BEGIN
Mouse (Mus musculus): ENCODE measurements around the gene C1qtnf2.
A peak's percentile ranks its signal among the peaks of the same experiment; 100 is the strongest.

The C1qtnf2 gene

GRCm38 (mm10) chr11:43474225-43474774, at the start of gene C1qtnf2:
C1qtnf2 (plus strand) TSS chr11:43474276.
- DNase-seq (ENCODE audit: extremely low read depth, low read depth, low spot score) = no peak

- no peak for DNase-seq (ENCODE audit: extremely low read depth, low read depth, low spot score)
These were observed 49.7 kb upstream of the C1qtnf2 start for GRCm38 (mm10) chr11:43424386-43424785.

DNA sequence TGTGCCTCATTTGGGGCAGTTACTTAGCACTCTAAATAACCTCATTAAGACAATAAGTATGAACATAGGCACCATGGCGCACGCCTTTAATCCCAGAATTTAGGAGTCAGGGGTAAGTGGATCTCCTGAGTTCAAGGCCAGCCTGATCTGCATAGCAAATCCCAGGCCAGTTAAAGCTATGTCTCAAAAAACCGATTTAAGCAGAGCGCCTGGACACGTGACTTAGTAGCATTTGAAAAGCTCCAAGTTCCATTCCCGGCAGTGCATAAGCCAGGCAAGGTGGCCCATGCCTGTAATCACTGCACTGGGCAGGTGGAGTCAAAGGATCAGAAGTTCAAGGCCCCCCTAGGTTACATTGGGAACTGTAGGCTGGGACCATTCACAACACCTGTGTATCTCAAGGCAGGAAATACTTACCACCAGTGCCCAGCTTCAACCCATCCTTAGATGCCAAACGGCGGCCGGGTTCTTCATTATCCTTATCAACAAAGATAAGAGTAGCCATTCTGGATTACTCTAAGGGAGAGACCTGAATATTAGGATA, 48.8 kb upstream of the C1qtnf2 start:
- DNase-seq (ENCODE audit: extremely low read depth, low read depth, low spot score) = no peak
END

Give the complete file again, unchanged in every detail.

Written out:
Mouse (Mus musculus): ENCODE measurements around the gene C1qtnf2.
A peak's percentile ranks its signal among the peaks of the same experiment; 100 is the strongest.

The C1qtnf2 gene

GRCm38 (mm10) chr11:43474225-43474774, at the start of gene C1qtnf2:
C1qtnf2 (plus strand) TSS chr11:43474276.
- DNase-seq (ENCODE audit: extremely low read depth, low read depth, low spot score) = no peak

- no peak for DNase-seq (ENCODE audit: extremely low read depth, low read depth, low spot score)
These were observed 49.7 kb upstream of the C1qtnf2 start for GRCm38 (mm10) chr11:43424386-43424785.

DNA sequence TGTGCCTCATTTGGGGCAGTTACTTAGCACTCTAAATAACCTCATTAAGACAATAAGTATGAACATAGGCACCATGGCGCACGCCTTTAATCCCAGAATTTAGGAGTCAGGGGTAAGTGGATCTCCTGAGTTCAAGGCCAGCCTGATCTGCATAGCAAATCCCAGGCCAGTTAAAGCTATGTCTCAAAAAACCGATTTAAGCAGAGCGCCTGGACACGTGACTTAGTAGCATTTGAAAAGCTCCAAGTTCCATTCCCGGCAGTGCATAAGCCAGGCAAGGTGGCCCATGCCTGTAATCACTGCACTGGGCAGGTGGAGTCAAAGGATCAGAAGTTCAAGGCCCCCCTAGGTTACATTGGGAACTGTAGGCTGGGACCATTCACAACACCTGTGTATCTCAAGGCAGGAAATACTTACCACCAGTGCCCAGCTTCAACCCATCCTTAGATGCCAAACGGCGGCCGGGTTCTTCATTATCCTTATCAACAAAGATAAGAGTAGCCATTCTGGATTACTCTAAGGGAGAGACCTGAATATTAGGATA, 48.8 kb upstream of the C1qtnf2 start:
- DNase-seq (ENCODE audit: extremely low read depth, low read depth, low spot score) = no peak